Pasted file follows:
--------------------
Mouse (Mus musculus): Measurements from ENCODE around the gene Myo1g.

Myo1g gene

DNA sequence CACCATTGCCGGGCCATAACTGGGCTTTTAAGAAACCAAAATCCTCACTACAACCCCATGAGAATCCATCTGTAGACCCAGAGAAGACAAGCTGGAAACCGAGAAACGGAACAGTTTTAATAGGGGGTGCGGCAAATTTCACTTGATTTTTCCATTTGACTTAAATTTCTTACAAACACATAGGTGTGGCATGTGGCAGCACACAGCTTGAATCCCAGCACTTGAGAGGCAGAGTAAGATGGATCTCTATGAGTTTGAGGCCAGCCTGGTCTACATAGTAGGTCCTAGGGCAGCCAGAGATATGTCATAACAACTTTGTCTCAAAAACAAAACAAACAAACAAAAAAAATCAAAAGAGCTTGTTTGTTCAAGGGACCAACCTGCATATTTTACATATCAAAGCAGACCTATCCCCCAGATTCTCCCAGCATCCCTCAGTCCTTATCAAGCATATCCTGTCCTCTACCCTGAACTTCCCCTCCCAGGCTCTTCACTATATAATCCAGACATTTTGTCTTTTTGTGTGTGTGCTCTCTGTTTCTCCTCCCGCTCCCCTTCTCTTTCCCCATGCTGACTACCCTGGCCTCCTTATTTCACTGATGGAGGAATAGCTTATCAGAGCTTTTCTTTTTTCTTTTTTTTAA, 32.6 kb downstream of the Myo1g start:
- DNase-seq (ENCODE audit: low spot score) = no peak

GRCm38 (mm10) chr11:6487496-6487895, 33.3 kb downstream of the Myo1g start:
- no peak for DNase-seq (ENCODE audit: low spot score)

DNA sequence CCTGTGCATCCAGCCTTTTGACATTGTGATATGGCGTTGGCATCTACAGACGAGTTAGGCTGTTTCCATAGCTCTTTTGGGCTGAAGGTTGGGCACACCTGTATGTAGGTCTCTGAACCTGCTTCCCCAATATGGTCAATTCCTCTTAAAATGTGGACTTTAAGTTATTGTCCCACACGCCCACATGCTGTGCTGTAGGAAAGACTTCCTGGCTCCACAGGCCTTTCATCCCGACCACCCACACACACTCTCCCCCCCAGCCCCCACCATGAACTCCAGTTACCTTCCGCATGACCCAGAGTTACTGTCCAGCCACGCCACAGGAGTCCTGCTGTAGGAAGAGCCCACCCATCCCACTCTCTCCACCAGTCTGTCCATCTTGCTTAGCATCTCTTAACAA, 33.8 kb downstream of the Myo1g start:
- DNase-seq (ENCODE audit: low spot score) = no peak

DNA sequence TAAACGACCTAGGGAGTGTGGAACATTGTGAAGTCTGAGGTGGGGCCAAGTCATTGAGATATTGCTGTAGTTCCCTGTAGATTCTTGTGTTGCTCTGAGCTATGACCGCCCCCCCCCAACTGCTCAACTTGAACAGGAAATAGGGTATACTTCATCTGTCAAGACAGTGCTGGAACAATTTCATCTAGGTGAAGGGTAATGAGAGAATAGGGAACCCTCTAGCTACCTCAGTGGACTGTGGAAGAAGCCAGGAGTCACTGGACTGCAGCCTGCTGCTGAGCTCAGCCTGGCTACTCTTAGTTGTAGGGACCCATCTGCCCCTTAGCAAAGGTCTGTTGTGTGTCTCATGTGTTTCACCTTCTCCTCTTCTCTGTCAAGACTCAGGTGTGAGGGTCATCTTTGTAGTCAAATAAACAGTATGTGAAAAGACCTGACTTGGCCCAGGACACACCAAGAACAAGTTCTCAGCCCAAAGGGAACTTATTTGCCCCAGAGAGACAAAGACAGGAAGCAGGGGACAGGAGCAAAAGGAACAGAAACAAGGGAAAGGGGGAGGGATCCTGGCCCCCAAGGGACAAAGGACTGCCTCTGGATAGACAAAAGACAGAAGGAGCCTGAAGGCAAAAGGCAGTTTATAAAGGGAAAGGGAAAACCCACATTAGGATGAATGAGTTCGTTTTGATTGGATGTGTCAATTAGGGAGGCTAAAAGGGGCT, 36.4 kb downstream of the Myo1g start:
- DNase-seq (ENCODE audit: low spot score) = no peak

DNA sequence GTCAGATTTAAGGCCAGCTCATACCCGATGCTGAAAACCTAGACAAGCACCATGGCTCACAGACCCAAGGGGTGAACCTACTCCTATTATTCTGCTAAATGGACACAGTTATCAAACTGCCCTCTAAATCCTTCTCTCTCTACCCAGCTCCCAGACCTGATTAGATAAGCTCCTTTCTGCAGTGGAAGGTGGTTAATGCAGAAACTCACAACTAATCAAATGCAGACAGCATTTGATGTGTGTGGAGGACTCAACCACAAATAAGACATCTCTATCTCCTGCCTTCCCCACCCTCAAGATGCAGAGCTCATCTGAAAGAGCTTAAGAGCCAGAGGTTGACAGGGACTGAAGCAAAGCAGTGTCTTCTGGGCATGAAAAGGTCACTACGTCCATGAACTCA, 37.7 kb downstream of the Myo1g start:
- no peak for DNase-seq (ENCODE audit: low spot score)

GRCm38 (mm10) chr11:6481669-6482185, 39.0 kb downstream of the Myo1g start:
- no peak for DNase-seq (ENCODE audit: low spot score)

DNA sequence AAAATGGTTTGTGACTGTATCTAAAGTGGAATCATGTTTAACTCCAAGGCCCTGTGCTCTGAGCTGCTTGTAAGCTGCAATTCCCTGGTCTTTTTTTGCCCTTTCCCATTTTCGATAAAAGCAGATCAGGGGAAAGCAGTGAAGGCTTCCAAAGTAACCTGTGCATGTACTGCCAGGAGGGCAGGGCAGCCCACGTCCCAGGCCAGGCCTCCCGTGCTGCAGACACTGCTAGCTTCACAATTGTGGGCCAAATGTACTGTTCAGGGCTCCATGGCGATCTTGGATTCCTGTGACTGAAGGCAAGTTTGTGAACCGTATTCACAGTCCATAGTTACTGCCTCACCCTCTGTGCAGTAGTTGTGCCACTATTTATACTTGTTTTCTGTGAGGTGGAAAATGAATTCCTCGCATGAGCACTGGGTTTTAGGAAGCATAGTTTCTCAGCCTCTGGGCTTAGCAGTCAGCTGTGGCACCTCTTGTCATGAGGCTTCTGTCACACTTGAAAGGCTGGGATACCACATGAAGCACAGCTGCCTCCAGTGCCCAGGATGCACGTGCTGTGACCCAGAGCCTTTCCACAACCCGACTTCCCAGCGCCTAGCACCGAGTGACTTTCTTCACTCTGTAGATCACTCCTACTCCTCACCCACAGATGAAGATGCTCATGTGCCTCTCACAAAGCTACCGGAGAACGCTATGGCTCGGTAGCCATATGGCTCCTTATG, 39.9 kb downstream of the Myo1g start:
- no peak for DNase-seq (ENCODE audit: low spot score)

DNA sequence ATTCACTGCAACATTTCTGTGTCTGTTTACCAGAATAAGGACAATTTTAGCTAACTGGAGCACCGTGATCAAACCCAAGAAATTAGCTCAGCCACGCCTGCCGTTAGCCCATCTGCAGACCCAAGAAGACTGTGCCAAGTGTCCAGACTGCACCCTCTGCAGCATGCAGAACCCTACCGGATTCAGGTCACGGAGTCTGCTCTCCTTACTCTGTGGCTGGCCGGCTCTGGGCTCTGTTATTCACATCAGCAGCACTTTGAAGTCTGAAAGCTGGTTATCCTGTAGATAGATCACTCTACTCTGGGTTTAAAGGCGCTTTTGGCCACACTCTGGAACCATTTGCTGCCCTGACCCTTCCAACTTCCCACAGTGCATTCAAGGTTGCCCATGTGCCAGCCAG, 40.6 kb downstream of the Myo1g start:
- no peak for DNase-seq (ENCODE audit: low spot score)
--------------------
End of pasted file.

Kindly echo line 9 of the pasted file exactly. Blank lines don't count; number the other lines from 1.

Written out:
DNA sequence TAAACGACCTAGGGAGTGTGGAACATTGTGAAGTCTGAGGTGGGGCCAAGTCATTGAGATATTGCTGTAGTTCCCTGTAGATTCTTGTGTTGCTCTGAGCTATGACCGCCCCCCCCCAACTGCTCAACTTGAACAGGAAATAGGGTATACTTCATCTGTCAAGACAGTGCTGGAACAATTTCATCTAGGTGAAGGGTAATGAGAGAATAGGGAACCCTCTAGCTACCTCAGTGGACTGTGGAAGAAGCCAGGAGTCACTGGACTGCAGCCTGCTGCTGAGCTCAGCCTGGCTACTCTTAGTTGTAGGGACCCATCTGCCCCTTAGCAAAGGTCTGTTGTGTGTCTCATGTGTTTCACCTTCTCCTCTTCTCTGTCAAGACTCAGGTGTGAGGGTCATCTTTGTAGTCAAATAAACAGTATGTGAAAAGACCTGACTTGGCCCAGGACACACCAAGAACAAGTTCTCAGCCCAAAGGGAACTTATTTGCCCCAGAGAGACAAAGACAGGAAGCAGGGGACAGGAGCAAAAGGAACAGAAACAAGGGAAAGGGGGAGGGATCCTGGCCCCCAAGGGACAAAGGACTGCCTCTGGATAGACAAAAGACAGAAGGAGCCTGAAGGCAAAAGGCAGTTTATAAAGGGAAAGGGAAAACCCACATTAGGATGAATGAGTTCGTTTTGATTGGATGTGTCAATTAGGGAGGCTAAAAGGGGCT, 36.4 kb downstream of the Myo1g start: